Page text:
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  • Military Science

    Course Descriptions


    In cooperation with Capital University, Ohio Dominican University is able to offer ROTC to students. Students attend the Military Science courses at Capital and have the option to have a limited number of these courses apply to the students’ ODU degree. Please see Cross-Registration (HECC) and/or Transient Credit – Undergrad Students for more information regarding the process to request approval for these courses to apply toward the ODU degree and the credit limitations. Regardless of the credit limitations for the ODU degree, students may take as many Military Science courses as desired.


    MS 111 Leadership and Personal Development 2 credits
    Introduces students to the personal challenges and competencies that are critical for effective leadership. Cadets learn how the personal development of life skills such as critical thinking, goal setting, time management, physical fitness, and stress management relate to leadership, officership, and the Army profession. The focus is on developing basic knowledge and comprehension of Army leadership dimensions while gaining a big picture understanding of the ROTC program, its purpose in the Army, and its advantages for the student.


    MS 112 Introduction to Tactical Leadership
    2 credits
    Overviews leadership fundamental such as setting direction, problem solving, listening, presenting briefs, providing feedback, and using effective writing skills. Students explore dimensions of leadership values, attributes, skills, and actions in the context of practical, hands-on, and interactive exercises. Continued emphasis is placed on recruitment and retention of students. Cadre role models and the building of stronger relationships among the students through common experience and practical interaction are critical aspects of the MS 112 experience.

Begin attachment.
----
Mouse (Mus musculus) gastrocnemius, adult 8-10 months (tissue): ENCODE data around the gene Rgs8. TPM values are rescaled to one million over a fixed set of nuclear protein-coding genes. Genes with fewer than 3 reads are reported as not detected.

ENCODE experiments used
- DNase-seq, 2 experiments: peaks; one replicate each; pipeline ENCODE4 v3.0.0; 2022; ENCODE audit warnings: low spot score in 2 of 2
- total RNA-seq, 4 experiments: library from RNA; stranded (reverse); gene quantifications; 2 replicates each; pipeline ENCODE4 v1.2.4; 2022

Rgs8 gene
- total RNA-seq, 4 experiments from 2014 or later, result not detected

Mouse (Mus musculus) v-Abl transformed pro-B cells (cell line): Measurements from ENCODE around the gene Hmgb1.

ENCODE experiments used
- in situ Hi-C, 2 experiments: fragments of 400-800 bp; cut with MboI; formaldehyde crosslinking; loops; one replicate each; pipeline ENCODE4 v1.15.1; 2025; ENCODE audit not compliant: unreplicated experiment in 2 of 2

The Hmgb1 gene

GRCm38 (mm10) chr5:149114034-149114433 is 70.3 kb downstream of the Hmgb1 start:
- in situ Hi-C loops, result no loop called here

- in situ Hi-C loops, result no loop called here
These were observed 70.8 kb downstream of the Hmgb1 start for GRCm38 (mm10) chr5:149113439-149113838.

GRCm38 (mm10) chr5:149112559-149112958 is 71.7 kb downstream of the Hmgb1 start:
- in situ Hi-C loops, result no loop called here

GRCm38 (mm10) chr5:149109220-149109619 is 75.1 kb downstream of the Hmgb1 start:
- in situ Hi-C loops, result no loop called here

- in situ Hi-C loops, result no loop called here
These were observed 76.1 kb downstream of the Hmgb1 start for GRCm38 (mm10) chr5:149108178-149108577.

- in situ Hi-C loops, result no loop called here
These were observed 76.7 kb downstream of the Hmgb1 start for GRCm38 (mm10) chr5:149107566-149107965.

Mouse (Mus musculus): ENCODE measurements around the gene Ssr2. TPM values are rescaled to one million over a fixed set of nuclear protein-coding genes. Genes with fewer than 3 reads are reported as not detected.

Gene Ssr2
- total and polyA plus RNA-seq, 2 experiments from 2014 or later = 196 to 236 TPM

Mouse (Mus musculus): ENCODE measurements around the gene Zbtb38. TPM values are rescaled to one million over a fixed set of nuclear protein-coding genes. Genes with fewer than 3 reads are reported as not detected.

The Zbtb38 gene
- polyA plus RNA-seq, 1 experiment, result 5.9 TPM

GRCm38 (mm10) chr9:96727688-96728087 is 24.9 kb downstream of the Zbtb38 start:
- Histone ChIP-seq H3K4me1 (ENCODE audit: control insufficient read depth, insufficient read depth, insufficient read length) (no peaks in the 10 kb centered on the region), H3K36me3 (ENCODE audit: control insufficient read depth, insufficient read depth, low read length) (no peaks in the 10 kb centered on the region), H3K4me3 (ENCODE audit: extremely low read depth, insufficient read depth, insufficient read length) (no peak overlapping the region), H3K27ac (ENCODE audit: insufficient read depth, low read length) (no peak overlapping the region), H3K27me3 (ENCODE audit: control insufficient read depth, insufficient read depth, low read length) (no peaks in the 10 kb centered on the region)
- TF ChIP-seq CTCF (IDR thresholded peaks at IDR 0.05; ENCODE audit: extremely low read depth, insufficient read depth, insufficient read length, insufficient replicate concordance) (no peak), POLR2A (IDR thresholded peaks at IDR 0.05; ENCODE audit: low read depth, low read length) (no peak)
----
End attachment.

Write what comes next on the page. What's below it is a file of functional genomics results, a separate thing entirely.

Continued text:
MS 211 Innovative Team Leadership
    3 credits
    Explores the dimensions of creative and innovative tactical leadership strategies and styles by examining team dynamics and two historical leadership theories that form the basis of the Army leadership framework (trait and behavior theories). Students practice aspects of personal motivation and team building in the context of planning, executing, and assessing team exercises and participating in leadership labs. Focus is on continued development of the knowledge of leadership values and attributes through an understanding of Army rank, structure, and duties and basic aspects of land navigation and squad tactics. Case studies provide tangible context for learning the Soldier’s Creed and Warrior Ethos as they apply in the contemporary operating environment (COE). 


    MS 212 Foundations of Tactical Leadership
    3 credits
    Examines the challenges of leading tactical teams in the complex contemporary operating environment (COE). The course highlights dimension of terrain analysis, patrolling, and operation orders. Further study of the theoretical basis of the Army leadership framework explores the dynamics of adaptive leadership in the context of military operations. This course provides a smooth transition into MS 311 . Students develop greater self awareness as they assess their own leadership styles and practice communication and team building skills. COE case studies give insight into the importance and practice of teamwork and tactics in real-world scenarios. 


    MS 311 Adaptive Tactical Leadership